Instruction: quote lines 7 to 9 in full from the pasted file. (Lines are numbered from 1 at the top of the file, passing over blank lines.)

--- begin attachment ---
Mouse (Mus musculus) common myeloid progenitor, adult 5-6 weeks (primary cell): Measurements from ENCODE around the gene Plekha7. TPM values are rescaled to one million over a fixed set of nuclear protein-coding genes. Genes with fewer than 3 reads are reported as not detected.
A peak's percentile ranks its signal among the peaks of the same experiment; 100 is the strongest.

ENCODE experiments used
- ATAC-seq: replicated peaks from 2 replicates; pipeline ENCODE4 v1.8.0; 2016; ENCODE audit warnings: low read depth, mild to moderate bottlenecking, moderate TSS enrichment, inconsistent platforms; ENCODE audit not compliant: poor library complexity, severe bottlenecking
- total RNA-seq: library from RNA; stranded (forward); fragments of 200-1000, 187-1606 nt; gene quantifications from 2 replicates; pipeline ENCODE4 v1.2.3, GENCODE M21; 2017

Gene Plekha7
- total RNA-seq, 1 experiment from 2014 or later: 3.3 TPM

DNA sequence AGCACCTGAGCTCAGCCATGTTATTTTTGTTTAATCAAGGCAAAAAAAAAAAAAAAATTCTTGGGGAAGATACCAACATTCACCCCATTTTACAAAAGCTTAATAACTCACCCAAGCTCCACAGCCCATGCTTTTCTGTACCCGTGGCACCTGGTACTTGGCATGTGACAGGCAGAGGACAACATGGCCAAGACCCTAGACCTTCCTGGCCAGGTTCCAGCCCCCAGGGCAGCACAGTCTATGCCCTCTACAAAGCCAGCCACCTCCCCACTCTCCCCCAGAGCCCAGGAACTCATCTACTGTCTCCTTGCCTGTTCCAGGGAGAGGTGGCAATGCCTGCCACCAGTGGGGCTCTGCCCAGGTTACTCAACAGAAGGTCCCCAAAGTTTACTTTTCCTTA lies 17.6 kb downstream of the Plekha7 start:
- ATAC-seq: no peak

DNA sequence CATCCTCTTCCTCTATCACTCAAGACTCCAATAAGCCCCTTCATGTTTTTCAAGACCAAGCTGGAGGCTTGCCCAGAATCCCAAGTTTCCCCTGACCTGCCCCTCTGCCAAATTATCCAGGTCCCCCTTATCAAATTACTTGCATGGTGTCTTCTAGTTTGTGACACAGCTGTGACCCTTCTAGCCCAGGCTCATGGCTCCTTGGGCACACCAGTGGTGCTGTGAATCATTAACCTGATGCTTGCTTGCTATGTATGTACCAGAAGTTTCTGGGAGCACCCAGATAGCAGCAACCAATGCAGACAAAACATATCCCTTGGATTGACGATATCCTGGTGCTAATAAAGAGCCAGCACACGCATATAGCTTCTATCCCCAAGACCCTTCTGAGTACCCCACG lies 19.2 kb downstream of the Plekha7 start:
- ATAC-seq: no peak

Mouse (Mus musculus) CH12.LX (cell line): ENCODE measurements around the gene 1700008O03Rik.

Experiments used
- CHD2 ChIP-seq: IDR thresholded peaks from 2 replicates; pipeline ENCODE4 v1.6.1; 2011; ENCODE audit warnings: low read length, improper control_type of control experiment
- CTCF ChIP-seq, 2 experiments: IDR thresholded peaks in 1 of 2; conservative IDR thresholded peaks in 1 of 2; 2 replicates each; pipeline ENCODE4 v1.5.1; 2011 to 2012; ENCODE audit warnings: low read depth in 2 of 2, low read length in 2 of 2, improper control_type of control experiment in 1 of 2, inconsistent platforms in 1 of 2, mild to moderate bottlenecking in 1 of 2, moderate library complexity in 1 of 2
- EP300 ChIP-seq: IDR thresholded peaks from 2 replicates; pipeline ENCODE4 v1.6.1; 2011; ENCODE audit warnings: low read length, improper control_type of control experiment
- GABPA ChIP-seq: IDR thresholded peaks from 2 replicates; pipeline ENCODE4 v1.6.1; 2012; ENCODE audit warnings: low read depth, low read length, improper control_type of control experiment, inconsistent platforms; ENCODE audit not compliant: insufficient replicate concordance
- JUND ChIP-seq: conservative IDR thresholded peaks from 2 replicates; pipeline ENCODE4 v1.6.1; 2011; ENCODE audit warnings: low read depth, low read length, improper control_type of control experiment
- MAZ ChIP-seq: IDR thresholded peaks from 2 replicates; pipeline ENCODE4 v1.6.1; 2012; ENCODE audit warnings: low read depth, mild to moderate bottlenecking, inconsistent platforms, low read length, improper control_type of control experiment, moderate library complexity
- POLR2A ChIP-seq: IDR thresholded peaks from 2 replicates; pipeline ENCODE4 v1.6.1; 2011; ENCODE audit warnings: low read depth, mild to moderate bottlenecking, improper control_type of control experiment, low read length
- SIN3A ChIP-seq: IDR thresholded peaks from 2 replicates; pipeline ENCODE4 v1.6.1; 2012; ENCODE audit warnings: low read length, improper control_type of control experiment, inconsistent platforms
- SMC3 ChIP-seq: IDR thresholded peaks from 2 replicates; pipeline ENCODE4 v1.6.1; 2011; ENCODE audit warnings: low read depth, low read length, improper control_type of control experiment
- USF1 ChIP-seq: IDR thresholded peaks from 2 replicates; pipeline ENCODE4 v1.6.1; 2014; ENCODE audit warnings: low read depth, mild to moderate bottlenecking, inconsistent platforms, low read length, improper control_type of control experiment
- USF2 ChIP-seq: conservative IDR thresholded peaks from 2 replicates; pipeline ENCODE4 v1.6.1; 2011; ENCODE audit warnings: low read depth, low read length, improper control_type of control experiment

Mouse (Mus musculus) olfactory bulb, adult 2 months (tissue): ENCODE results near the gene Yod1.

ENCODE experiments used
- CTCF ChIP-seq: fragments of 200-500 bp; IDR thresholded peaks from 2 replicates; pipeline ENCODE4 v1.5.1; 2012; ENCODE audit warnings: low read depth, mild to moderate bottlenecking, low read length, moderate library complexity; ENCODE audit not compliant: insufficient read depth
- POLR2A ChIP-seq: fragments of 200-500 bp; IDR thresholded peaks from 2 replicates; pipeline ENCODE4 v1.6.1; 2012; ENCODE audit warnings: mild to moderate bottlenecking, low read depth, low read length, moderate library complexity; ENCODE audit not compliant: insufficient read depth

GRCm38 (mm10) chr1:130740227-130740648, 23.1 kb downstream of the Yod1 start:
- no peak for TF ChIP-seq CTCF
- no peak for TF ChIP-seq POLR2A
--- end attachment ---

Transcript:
- total RNA-seq, 1 experiment from 2014 or later: 3.3 TPM

DNA sequence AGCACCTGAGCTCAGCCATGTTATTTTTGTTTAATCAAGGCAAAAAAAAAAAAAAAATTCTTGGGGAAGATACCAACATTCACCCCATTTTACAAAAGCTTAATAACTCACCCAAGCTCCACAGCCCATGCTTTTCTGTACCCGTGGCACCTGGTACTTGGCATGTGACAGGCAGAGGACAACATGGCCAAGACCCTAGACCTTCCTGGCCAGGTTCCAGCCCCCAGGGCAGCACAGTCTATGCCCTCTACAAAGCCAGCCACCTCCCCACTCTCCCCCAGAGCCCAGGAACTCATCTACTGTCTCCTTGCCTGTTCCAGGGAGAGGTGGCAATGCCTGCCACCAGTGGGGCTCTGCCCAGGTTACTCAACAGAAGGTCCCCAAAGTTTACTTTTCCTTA lies 17.6 kb downstream of the Plekha7 start:
- ATAC-seq: no peak